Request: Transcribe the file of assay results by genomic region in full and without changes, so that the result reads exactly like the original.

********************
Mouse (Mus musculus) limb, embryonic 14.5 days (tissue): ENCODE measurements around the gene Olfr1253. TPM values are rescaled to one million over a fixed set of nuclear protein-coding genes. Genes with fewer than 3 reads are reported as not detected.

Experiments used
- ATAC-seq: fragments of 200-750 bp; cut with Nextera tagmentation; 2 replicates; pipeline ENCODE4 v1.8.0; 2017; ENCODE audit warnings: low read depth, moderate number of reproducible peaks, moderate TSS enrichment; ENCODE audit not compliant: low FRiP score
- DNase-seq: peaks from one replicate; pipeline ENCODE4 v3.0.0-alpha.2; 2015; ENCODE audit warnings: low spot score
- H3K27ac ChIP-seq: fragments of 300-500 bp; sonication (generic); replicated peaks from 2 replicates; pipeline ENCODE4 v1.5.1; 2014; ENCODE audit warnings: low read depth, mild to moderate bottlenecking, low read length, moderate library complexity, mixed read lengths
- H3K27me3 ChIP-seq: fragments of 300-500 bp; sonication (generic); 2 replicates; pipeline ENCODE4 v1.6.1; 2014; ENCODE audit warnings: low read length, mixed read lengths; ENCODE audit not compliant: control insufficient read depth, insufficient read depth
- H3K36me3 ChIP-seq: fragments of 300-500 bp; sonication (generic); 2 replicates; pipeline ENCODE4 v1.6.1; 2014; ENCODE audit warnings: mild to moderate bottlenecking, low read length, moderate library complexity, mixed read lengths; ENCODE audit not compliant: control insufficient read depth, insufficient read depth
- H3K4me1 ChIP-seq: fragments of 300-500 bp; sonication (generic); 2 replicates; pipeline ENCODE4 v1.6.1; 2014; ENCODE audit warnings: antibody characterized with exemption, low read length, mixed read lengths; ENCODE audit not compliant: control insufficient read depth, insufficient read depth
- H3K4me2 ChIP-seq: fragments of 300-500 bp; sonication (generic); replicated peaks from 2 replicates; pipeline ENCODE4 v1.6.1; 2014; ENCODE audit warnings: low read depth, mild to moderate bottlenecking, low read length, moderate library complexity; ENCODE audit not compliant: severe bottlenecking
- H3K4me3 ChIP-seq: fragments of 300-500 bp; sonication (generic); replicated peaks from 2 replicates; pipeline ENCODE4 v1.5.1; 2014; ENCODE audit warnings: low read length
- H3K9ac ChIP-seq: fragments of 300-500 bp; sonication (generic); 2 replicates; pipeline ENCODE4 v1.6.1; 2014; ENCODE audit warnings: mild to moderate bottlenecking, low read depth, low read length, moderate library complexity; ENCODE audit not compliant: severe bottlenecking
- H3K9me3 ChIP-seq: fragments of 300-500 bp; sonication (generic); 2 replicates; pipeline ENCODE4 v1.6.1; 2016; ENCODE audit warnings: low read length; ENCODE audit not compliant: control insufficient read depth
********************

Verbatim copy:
Mouse (Mus musculus) limb, embryonic 14.5 days (tissue): ENCODE measurements around the gene Olfr1253. TPM values are rescaled to one million over a fixed set of nuclear protein-coding genes. Genes with fewer than 3 reads are reported as not detected.

Experiments used
- ATAC-seq: fragments of 200-750 bp; cut with Nextera tagmentation; 2 replicates; pipeline ENCODE4 v1.8.0; 2017; ENCODE audit warnings: low read depth, moderate number of reproducible peaks, moderate TSS enrichment; ENCODE audit not compliant: low FRiP score
- DNase-seq: peaks from one replicate; pipeline ENCODE4 v3.0.0-alpha.2; 2015; ENCODE audit warnings: low spot score
- H3K27ac ChIP-seq: fragments of 300-500 bp; sonication (generic); replicated peaks from 2 replicates; pipeline ENCODE4 v1.5.1; 2014; ENCODE audit warnings: low read depth, mild to moderate bottlenecking, low read length, moderate library complexity, mixed read lengths
- H3K27me3 ChIP-seq: fragments of 300-500 bp; sonication (generic); 2 replicates; pipeline ENCODE4 v1.6.1; 2014; ENCODE audit warnings: low read length, mixed read lengths; ENCODE audit not compliant: control insufficient read depth, insufficient read depth
- H3K36me3 ChIP-seq: fragments of 300-500 bp; sonication (generic); 2 replicates; pipeline ENCODE4 v1.6.1; 2014; ENCODE audit warnings: mild to moderate bottlenecking, low read length, moderate library complexity, mixed read lengths; ENCODE audit not compliant: control insufficient read depth, insufficient read depth
- H3K4me1 ChIP-seq: fragments of 300-500 bp; sonication (generic); 2 replicates; pipeline ENCODE4 v1.6.1; 2014; ENCODE audit warnings: antibody characterized with exemption, low read length, mixed read lengths; ENCODE audit not compliant: control insufficient read depth, insufficient read depth
- H3K4me2 ChIP-seq: fragments of 300-500 bp; sonication (generic); replicated peaks from 2 replicates; pipeline ENCODE4 v1.6.1; 2014; ENCODE audit warnings: low read depth, mild to moderate bottlenecking, low read length, moderate library complexity; ENCODE audit not compliant: severe bottlenecking
- H3K4me3 ChIP-seq: fragments of 300-500 bp; sonication (generic); replicated peaks from 2 replicates; pipeline ENCODE4 v1.5.1; 2014; ENCODE audit warnings: low read length
- H3K9ac ChIP-seq: fragments of 300-500 bp; sonication (generic); 2 replicates; pipeline ENCODE4 v1.6.1; 2014; ENCODE audit warnings: mild to moderate bottlenecking, low read depth, low read length, moderate library complexity; ENCODE audit not compliant: severe bottlenecking
- H3K9me3 ChIP-seq: fragments of 300-500 bp; sonication (generic); 2 replicates; pipeline ENCODE4 v1.6.1; 2016; ENCODE audit warnings: low read length; ENCODE audit not compliant: control insufficient read depth